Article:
Comments: more from the McFarlane judgment

“To the religious adherent ‘Religion’ is the route to salvation:-

•The fear of hell is central to the appellant’s religious belief; and individuals ought to be informed of the consequences of hell;

•The proposition of the appellant’s religious belief is that sin will have eternal consequences. Those who do not repent will go to hell when they die…”

Isn't it illegal to make threats against other people? I don't see much difference between 'If you don't do this I will send in the heavies to beat you up' and If you don't do this you will go to hell?'

Posted by Richard Ashby at Friday, 30 April 2010 at 8:46am BST

More about Paul Diamond here:
http://www.barcouncil.org.uk/aboutthebarcouncil/meetings/agmofthebar/AGM07MINS/ (Scroll down to 5. Resolutions)
This all relates to an article he wrote back in 2005 (I think?) and the legal cases that arose as a result of the Bar Council's reaction to it.

I cannot yet find the article in question nor the judgments that followed, but the resolutions Paul Diamond places before his own professional body and the debate that follows give an interesting insight into this lawyer.

Posted by Martin Reynolds at Friday, 30 April 2010 at 8:55am BST

Here is a further report on the Bar Council episode
http://www.churchtimes.co.uk/content.asp?id=37580

Posted by Simon Sarmiento at Friday, 30 April 2010 at 9:04am BST

The following is from guidance to Local Government employees in the run-up to the General Election. As a Christian, I would have no problem if the word "political" was replaced by "religious". I would still consider it a reasonable requirement and I am sorry there are Christians and former archbishops who dont see it that way.

"The Code of Conduct for Staff, which applies to all employees of the Council, requires that in our work we must maintain political neutrality. As individuals we are all entitled to hold political views but as employees of the Council we must not allow those views to impinge upon our work.

If your post is politically restricted then you are prevented from standing as a candidate for election. You can, though, resign your employment to stand.

Regardless of whether or not you are politically restricted you must not allow your own political opinions to influence or interfere with your work."


Posted by Terence Dear at Friday, 30 April 2010 at 9:43am BST

Paul Diamond means well but a different approach might work at least as well in terms of winning cases. The art of advocacy is to persuade, not crusade.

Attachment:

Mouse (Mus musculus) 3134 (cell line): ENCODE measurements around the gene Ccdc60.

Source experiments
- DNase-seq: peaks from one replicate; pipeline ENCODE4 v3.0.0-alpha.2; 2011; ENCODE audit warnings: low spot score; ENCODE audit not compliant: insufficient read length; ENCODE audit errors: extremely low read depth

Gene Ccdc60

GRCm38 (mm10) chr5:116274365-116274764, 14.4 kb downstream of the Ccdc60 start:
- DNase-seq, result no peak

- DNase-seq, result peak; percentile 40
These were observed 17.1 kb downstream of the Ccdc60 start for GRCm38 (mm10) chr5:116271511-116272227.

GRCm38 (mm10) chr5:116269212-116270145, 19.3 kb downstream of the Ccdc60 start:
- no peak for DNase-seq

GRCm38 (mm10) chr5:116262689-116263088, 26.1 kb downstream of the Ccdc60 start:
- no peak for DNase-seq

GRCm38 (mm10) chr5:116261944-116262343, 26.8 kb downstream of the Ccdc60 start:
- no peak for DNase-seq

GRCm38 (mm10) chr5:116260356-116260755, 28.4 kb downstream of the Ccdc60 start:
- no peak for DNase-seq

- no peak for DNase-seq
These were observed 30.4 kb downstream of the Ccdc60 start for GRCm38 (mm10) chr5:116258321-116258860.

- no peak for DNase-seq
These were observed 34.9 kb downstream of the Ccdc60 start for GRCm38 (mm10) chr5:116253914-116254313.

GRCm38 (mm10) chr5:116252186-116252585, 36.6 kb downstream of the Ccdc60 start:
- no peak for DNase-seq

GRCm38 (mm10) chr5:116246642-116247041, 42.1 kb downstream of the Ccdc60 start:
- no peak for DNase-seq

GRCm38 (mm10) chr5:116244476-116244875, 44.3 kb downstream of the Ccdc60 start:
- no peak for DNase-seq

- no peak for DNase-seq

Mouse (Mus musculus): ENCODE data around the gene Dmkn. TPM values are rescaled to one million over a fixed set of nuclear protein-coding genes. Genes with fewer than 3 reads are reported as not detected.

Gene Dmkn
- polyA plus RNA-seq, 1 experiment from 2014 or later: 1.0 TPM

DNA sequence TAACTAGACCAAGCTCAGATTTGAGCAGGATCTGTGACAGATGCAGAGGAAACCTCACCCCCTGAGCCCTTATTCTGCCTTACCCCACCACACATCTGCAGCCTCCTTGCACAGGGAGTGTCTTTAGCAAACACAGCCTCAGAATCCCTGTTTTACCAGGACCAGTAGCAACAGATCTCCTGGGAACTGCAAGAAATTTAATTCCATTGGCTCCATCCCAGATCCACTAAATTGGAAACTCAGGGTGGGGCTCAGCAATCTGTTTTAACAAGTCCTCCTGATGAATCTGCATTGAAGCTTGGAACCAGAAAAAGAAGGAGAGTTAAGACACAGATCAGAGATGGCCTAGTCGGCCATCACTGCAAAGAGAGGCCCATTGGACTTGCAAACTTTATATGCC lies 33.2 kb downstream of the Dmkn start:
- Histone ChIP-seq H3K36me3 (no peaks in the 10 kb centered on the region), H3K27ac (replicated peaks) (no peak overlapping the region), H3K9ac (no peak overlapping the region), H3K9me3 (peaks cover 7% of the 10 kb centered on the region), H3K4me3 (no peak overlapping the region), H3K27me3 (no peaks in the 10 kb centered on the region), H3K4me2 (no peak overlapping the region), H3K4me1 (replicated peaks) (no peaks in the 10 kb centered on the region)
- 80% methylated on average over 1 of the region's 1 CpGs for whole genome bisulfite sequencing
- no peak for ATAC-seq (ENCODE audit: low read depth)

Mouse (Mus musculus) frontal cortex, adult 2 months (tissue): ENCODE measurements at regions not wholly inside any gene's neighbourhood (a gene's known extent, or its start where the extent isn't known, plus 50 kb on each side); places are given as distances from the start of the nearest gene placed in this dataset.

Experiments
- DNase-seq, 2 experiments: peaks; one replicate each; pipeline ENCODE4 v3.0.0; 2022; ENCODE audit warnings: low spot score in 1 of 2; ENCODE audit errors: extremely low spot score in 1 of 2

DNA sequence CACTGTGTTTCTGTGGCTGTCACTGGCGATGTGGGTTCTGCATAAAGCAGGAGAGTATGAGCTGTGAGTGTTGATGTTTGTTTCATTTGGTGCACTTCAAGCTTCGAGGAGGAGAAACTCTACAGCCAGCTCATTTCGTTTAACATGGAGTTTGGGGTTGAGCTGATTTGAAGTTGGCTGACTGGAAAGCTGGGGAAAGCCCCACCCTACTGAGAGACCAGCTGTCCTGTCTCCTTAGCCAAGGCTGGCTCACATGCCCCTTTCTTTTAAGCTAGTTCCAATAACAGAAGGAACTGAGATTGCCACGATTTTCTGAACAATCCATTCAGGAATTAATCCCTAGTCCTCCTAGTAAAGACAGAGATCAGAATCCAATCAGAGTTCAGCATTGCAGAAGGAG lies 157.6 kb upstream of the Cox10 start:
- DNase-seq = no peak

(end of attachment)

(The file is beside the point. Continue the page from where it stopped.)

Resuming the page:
His defeat at the level below Lord Justice Laws is explained at http://www.emplaw.co.uk/content/index?startpage=data/2010irlr196.htm

Sir Nicholas Underhill says at paragraph 14:

"It is convenient at this stage to refer to the way in which the Claimant's case was argued before us. Mr Diamond opened the appeal but confined himself to what in his skeleton he characterised as "Submissions on Human Rights Law" based on art. 9 of the European Convention of Human Rights: those submissions were at a high level of generality and not closely related to any analysis of the particular issues on the appeal... it would have been helpful to have had a structured analysis of the key authorities, cross-referred to the particular issues arising on this appeal. That is not something which Mr Diamond offered us..."

Posted by badman at Friday, 30 April 2010 at 9:52am BST

thanks, badman.
The underlying URL is
http://www.bailii.org/uk/cases/UKEAT/2009/0106_09_3011.html

Posted by Simon Sarmiento at Friday, 30 April 2010 at 10:01am BST

"The law of theocracy is dictated without option to the people, not made by their judges and governments. The individual conscience is free to accept such dictated law, but the state, if its people are to be free, has the burdensome duty of thinking for itself" - Lord Justice Laws -

Unless the British state is a theocracy, which it manifestly is not - despite the present alignment between State and the Church of England - what the Lord Justice is saying here is pretty clear, even to me. Democracy demands government by the people for the people, and as the judiciary is separate from the peculiar State/Church relationship, this is how U.K. citizens are legally governed - by rule of Law, not by the Church.

One of the problems of the primacy of Canterbury being 'inter pares' with other Anglican Churches around the world which are not governed by the exigencies of the Church of England, is that any prejudicial attitude against any sector of society obtaining through Church/State relationships in the C.of E., is apt to 'rub off' onto the other Provinces of the Communion - which have their own state laws to honour and obey.

The only theocracies which exist in the world at the moment would appear to be Muslim. Does the Church of England need to establish its own theocracy in the U.K.?

Posted by Father Ron Smith at Friday, 30 April 2010 at 10:27am BST
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